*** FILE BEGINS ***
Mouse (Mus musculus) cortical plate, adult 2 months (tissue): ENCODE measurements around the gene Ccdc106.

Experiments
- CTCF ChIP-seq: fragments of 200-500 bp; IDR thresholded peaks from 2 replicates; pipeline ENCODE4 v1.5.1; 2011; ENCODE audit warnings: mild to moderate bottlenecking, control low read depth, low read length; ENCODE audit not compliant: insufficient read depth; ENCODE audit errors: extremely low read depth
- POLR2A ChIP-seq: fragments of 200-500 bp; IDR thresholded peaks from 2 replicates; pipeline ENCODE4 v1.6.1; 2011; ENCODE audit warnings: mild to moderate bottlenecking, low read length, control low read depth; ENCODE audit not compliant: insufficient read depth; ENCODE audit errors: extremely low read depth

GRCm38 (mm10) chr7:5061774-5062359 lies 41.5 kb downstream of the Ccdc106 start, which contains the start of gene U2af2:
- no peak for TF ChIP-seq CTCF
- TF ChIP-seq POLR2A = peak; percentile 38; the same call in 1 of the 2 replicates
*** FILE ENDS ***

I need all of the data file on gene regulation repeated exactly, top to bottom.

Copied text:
Mouse (Mus musculus) cortical plate, adult 2 months (tissue): ENCODE measurements around the gene Ccdc106.

Experiments
- CTCF ChIP-seq: fragments of 200-500 bp; IDR thresholded peaks from 2 replicates; pipeline ENCODE4 v1.5.1; 2011; ENCODE audit warnings: mild to moderate bottlenecking, control low read depth, low read length; ENCODE audit not compliant: insufficient read depth; ENCODE audit errors: extremely low read depth
- POLR2A ChIP-seq: fragments of 200-500 bp; IDR thresholded peaks from 2 replicates; pipeline ENCODE4 v1.6.1; 2011; ENCODE audit warnings: mild to moderate bottlenecking, low read length, control low read depth; ENCODE audit not compliant: insufficient read depth; ENCODE audit errors: extremely low read depth

GRCm38 (mm10) chr7:5061774-5062359 lies 41.5 kb downstream of the Ccdc106 start, which contains the start of gene U2af2:
- no peak for TF ChIP-seq CTCF
- TF ChIP-seq POLR2A = peak; percentile 38; the same call in 1 of the 2 replicates